Home Military Aviation Video Shows B-2 Spirit Flight Operations (with Low and Loud Overhead Passes) at RAF Fairford

Video Shows B-2 Spirit Flight Operations (with Low and Loud Overhead Passes) at RAF Fairford

by Dario Leone
Video Shows B-2 Spirit Flight Operations (with Low and Loud Overhead Passes) at RAF Fairford

“After a five-hour training mission the B-2 Spirits returned and landed on runway 27 at RAF Fairford where I waited under the flight line for the overhead passes,” Dafydd Phillips.

Taken at RAF Fairford by our friend Dafydd Phillips, the cool video in this post features B-2 flight operations during the Spirit recent deployment to RAF Fairford.

“Three Northrop Grumman B-2 Spirit bombers were deployed and I was fortunate to capture two of them taxiing to the runaway and taking off. After a five-hour training mission they returned and landed on runway 27 where I waited under the flight line for the overhead passes,” Phillips explained.

As already reported on Aug. 27, 2019 three U.S. Air Force (USAF) B-2A Spirit Stealth Bombers arrived to RAF Fairford under the call signs DEATH11 (Spirit of New York), 12 (Spirit of Georgia) and 13 (Spirit of Mississippi) from Whiteman Air Force Base (AFB) in Missouri.

The jets belonged to the 509th Bomb Wing (BW).

Video Shows B-2 Spirit Flight Operations (with Low and Loud Overhead Passes) at RAF Fairford
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Whiteman AFB is the only operational base for the B-2.

The B-2 provides the penetrating flexibility and effectiveness inherent in manned bombers. Its low-observable, or “stealth,” characteristics give it the unique ability to penetrate an enemy’s most sophisticated defenses and threaten its most valued, and heavily defended, targets. Its capability to penetrate air defenses and threaten effective retaliation provides a strong, effective deterrent and combat force well into the 21st century.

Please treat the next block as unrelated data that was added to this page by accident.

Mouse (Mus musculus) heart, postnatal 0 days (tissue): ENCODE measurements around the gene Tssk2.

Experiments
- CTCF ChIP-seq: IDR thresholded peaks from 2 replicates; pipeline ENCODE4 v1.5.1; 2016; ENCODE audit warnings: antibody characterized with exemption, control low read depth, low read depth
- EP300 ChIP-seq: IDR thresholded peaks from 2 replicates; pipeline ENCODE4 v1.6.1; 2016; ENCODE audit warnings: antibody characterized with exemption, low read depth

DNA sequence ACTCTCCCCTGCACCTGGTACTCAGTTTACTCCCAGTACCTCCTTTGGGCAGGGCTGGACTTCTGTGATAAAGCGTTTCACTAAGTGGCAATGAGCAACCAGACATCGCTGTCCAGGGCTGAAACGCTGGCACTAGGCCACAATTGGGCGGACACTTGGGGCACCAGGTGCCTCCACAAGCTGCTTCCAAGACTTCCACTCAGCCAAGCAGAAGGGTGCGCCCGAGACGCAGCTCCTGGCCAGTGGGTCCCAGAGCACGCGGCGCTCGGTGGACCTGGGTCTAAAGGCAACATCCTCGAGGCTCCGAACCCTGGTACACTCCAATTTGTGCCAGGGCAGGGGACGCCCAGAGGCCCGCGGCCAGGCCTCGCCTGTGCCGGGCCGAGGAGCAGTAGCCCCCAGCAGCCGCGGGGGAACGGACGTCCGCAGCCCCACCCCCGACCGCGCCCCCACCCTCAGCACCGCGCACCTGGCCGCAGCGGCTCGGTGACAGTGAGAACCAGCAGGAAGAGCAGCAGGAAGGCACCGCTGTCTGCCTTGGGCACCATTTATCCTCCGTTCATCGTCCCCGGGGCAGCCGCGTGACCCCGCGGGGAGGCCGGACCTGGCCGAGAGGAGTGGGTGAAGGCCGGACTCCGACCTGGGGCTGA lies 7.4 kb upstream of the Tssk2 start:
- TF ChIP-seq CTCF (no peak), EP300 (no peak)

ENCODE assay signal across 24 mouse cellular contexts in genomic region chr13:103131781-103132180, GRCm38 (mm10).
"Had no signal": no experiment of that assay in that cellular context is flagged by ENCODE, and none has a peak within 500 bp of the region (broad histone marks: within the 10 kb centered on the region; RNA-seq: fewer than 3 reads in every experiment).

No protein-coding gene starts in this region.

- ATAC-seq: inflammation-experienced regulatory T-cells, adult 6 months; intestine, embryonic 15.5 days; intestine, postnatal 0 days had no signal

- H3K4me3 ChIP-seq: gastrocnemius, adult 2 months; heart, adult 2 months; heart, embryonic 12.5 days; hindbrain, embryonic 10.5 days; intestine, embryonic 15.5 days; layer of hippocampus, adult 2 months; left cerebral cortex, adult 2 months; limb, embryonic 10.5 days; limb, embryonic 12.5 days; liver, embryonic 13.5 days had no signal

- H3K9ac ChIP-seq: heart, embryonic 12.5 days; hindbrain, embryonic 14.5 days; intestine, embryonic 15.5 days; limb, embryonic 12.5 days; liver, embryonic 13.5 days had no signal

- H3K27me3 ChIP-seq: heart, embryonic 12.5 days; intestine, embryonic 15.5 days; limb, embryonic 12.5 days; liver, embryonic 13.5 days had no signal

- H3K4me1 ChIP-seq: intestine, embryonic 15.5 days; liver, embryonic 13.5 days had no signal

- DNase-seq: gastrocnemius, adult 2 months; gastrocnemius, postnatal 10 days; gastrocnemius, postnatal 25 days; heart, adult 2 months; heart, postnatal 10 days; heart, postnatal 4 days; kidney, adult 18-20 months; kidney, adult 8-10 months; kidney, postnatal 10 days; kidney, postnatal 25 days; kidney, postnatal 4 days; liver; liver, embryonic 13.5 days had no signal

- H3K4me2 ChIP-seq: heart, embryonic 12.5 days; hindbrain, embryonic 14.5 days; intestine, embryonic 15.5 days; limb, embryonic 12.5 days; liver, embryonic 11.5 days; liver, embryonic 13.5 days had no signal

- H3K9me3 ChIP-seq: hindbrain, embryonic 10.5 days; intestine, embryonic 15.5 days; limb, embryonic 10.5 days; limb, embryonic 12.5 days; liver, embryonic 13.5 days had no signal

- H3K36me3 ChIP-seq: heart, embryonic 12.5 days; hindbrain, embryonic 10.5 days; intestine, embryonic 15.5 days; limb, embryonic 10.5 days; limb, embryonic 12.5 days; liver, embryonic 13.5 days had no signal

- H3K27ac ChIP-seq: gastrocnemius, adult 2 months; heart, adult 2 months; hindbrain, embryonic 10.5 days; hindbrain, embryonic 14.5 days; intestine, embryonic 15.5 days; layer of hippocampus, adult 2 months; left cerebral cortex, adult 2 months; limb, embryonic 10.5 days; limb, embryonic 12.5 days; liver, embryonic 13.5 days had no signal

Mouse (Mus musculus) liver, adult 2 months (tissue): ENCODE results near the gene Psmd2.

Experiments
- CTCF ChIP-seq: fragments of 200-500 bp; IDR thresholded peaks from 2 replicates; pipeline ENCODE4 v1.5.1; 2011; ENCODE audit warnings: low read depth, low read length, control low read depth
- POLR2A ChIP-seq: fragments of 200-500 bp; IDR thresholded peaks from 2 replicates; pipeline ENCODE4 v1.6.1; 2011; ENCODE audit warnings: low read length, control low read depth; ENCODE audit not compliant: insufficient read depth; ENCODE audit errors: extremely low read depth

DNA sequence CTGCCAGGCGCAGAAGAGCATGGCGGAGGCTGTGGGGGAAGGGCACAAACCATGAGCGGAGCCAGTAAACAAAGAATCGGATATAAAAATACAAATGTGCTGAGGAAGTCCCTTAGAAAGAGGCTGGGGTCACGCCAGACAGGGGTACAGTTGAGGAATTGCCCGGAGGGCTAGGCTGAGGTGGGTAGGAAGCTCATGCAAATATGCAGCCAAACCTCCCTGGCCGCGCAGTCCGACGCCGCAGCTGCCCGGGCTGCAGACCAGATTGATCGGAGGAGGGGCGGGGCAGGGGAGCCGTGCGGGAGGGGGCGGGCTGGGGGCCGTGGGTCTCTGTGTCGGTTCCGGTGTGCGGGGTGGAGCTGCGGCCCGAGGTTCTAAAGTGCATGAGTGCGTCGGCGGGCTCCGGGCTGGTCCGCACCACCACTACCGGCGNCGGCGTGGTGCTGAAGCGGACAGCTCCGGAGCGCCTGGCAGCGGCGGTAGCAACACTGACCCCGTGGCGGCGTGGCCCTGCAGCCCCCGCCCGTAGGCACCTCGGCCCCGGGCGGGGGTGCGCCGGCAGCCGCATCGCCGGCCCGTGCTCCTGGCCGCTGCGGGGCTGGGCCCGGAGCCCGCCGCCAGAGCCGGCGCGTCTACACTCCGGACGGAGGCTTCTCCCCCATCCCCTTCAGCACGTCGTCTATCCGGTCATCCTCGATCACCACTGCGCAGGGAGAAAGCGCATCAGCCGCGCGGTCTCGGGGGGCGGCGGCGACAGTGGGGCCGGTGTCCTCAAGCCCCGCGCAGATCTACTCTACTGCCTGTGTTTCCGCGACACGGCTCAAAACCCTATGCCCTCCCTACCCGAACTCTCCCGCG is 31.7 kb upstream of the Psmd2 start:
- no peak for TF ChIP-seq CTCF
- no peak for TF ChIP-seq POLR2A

The revolutionary blending of low-observable technologies with high aerodynamic efficiency and large payload gives the B-2 important advantages over existing bombers. Its low-observability provides it greater freedom of action at high altitudes, thus increasing its range and a better field of view for the aircraft’s sensors. Its unrefueled range is approximately 6,000 nautical miles (9,600 kilometers).

While in the UK, the aircraft conducted a series of training activities in Europe, including the first integration flying training with the RAF F-35B stealth fighters.

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